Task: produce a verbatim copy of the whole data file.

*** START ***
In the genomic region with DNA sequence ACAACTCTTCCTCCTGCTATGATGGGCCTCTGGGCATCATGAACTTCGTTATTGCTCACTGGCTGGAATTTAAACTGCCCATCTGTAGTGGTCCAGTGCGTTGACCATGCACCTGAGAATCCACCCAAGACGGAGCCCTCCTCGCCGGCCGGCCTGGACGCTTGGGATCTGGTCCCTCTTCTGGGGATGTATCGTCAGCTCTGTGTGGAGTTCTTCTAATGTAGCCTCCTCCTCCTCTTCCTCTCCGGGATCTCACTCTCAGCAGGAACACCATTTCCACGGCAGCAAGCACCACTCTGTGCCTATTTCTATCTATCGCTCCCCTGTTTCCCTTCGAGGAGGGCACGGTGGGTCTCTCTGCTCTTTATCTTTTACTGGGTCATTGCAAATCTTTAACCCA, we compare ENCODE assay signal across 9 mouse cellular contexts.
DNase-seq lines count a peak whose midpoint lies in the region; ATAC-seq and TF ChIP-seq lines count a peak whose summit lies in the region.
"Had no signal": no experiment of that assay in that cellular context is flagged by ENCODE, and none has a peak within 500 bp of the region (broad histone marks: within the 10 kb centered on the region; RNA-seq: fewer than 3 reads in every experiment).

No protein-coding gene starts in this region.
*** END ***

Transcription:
In the genomic region with DNA sequence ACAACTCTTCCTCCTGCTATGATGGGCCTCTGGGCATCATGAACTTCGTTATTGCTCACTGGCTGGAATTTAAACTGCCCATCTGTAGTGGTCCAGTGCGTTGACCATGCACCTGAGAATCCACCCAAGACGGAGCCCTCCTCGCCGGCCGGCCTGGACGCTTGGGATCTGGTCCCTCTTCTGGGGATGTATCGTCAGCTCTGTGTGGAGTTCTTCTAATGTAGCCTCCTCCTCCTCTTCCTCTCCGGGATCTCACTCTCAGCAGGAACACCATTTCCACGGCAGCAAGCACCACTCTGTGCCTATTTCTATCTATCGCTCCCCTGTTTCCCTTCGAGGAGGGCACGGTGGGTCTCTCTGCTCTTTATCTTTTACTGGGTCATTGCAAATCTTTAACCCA, we compare ENCODE assay signal across 9 mouse cellular contexts.
DNase-seq lines count a peak whose midpoint lies in the region; ATAC-seq and TF ChIP-seq lines count a peak whose summit lies in the region.
"Had no signal": no experiment of that assay in that cellular context is flagged by ENCODE, and none has a peak within 500 bp of the region (broad histone marks: within the 10 kb centered on the region; RNA-seq: fewer than 3 reads in every experiment).

No protein-coding gene starts in this region.